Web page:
Fig. 8.

Characterization of the EMCT [5] generated using the process of Section III with a target point separation of 0.1.

Fig. 9.

Subset of the fundamental parameter values chosen during the characterization of Fig. 8. Values of n1 < 3450 and n2 < 3700 are sparsely sampled and excluded from this figure for clarity.

To compare this method with the state of the art, characterizations were performed of the Maury tuner using the same method. Unlike the EMCT, each adjustable component of the Maury tuner requires different amounts of time to set to new positions. As such, it is recommended to use the slower component as the higher-level fundamental parameter n1. For the Maury tuner, the faster parameter is the probe position, and the slower parameter is the carriage position. To demonstrate, characterizations using either option for n1 and ΔΓ = 0.2 are shown in Figs. 10 and 11 below. These characterizations both provide comparable coverage to that achieved by the Maury software characterization with a target Γ separation of 0.2 shown in Fig 2.

Fig. 10.

Characterization of the Maury Tuner generated using the process of Section III with a target point separation of 0.2 and the carriage position as n1, resulting in a faster characterization process.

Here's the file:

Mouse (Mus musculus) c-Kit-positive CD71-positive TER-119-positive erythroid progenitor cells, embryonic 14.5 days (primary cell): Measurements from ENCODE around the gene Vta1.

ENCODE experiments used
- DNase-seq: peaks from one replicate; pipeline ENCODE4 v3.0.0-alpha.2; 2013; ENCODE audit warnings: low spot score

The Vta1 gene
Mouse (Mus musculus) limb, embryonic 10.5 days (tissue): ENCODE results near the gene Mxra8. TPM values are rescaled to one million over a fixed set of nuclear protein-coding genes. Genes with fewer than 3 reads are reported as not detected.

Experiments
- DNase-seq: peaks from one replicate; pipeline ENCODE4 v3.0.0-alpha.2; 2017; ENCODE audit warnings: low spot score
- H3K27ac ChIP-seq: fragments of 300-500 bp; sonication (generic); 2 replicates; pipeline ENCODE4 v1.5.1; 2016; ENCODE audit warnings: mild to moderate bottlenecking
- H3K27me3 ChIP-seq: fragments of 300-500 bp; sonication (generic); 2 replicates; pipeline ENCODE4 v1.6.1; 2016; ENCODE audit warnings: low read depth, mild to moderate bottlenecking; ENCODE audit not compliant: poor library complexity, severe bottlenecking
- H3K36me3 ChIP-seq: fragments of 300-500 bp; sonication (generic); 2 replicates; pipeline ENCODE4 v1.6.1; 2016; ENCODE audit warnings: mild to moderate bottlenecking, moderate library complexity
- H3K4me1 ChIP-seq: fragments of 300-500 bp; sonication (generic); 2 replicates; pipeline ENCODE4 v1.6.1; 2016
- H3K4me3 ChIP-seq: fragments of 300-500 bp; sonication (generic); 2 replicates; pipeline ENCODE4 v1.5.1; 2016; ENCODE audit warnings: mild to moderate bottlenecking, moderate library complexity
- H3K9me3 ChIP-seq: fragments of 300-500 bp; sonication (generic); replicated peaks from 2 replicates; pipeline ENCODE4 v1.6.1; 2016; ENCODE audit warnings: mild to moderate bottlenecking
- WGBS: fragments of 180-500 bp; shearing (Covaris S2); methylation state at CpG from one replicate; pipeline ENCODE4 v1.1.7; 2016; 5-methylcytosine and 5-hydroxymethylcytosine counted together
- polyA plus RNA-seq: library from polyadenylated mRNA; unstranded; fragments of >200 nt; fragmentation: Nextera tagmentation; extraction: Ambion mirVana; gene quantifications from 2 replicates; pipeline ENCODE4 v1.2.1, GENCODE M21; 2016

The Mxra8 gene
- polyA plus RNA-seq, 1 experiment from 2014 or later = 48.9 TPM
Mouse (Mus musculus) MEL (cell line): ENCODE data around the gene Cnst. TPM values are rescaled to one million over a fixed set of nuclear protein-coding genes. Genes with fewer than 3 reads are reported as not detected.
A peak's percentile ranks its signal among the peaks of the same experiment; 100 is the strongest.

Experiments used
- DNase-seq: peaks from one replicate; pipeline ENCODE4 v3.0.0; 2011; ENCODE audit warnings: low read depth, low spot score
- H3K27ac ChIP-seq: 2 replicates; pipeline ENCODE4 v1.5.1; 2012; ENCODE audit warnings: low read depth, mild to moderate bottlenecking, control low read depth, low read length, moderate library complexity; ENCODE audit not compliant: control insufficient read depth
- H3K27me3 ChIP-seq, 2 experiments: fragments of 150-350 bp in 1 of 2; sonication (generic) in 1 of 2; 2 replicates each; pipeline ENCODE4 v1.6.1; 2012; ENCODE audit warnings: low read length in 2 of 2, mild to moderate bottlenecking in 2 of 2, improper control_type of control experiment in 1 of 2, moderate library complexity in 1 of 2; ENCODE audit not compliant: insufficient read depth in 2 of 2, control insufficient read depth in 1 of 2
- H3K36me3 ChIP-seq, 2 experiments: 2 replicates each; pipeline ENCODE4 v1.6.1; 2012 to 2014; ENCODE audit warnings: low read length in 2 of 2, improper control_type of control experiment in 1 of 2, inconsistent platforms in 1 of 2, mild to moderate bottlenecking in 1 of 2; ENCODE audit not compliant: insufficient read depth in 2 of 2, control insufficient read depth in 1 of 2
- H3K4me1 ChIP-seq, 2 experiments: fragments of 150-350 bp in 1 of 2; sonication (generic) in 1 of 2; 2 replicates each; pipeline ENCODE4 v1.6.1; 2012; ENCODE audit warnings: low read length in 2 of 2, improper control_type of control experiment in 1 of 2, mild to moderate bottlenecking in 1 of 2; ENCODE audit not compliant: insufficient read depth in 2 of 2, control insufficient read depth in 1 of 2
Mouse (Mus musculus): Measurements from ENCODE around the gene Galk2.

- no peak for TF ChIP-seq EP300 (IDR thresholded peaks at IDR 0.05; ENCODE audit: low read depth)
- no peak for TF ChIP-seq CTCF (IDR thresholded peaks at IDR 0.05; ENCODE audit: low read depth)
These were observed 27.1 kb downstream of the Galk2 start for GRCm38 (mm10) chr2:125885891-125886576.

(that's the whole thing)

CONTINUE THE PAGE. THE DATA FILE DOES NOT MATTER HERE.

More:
Results for each characterization are summarized in Table I. As expected, characterizing the Maury tuner is much faster when the probe position is used as n2, completing in 67% of the time despite using 46 more measurements. Additionally, our algorithm outperforms the approach built into the Maury tuner's software, evaluating more than twice as many points in 30 fewer seconds.

Fig. 11.

Characterization of the Maury Tuner generated using the process of Section III with a target point separation of 0.2 and the probe position as n1, resulting in a slower characterization process.

TABLE I Characterization Performance Metrics


An efficient approach for choosing tuning parameter values required to achieve a minimum Smith Chart separation in load-pull tuner characterizations has been presented. This characterization approach is expected to be especially useful and efficient in situations where the relationship between fundamental tuning parameters and reflection coefficient is not easily able to be modeled or understood.


This research was funded by the Army Research Laboratory (Grant No. W911NF-16-2-0054). The views and opinions expressed do not necessarily represent the opinions of the U.S. Government.